Fashion loves novelty, and tech has provided the perfect fodder for that. Gimmicky ideas like wearable tech have never really taken off, so tech has been relegated to a fashion PR stunt. “I remember going to SXSW and there were things being shown like a horse dancing on the front of a sweatshirt made of LEDs and thinking, this is really not the future,” says Matt. Several brands have tried AR (Augmented Reality) on for size, but their efforts seem to be limited to, well, trying on. Gucci partnered with tech startup Wannaby to allow customers to photograph their feet in the classic Ace trainer, customising the clean silhouette with embroidered patches, stripes and studs. At John Lewis, customers can virtually try on lipstick from more than 300 brands, including Charlotte Tilbury and MAC — L’Oreal recently launched a version of this that expands to eye looks and hair colours. Back in March, Dior created an Instagram filter to let people try on their new ‘DiorSoLight’ sunglasses. So what will it take for digital fashion to move into the mainstream? Matt thinks big brands hold the key. “I think the floodgates will start to open up once others see a big brand embracing this,” he says. “It will take a brand like Gucci that isn’t afraid to take a bit more risk with things to do a large scale project.”
Matt and Assaf are turning their attention to the gaming industry in a bid to bring digital fashion to the masses. Assaf is keen to point out the financial incentive for making the switch. “The problems young designers are facing now and the problems the big brands are facing are connected,” he explains. “If you don’t have massive backing, there is a very small chance you’ll be able to do your own thing and make it work financially in the long-term. There is a big opportunity in gaming cosmetics, but only a few small collaborations have explored it so far. We want to help fashion and gaming companies make this into a practical solution.” The wildly popular Fortnite game earned its parent company, Epic Games, $1 billion in micro-transactions in 2018. While the game itself is free, users can buy ‘skins’ and other cosmetic upgrades. These microtransactions played a huge part in making Fortnite the most annual revenue of any game in history, and highlight the potential for fashion brands to collaborate with the gaming industry. “What we’re offering is not a small PR project but an integral part of how fashion brands can create revenue,” adds Assaf. IVA offers designers the chance to profit from creations that are rarely deemed commercial by physical stores. The exaggerated show pieces designers are often warned against making after graduation are more viable in digital spaces, so creativity and spectacle becomes an asset instead of a limitation.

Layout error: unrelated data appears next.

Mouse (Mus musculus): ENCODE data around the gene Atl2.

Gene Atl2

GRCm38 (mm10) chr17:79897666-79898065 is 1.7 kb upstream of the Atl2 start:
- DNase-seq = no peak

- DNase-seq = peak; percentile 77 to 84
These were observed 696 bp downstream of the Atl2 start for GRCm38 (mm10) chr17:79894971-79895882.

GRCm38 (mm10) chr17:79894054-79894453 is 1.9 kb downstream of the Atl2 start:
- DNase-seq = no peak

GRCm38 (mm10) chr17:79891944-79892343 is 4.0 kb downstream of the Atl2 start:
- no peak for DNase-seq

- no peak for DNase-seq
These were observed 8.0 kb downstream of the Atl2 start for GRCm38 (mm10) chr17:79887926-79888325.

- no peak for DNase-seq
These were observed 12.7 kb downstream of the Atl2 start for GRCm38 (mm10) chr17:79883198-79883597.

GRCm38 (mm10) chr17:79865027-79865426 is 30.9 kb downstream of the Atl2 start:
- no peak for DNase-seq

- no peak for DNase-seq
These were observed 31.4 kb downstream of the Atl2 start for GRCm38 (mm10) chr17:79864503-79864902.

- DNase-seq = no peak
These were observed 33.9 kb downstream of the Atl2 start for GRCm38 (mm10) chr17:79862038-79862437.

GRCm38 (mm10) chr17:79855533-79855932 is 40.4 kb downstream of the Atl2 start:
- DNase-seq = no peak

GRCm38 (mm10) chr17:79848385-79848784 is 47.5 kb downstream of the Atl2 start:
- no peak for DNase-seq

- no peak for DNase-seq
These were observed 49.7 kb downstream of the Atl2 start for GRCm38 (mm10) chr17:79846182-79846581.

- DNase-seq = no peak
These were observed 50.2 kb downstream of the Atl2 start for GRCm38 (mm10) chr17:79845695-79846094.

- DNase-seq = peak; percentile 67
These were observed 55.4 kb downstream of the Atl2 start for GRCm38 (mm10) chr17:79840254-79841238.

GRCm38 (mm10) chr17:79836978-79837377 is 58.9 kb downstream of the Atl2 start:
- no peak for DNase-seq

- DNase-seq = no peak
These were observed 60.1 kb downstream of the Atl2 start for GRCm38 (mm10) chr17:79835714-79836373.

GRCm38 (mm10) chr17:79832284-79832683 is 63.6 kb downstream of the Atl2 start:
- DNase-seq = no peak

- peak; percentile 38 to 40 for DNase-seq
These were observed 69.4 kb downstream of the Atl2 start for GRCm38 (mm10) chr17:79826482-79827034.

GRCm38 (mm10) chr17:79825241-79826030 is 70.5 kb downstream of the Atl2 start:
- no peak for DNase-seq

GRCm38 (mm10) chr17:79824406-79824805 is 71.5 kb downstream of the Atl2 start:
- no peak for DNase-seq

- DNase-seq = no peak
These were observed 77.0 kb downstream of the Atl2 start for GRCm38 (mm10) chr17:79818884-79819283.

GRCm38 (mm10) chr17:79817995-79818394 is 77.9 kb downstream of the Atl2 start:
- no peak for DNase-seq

“The fashion industry doesn’t necessarily have the technical skills, and the tech side doesn’t necessarily have the cultural background to communicate with the fashion side.”
Gamers are becoming the new influencers. “The big e-sports players are celebrities in that world,” says Matt. “They have millions of people watching them play.” Given the waste currently produced by influencer marketing tactics, embracing digital fashion and e-sports influencers could mark a significant reduction in fashion’s environmental impact. Instead of sending influencers physical clothes, only for them to be photographed and then discarded, brands could send blockchain access to digital clothes, enabling the digital clothes to pass from brand to influencer without risk of tampering or interception. Alternatively, they could simply edit digital clothes onto existing photographs. Scandinavian multi-brand chain Carlings are already trialling the latter method, albeit on a time-consuming, case-by-case basis. IVA are focused on seamlessly integrated, realistic and sustainable solutions, hence their initial spotlight on gaming.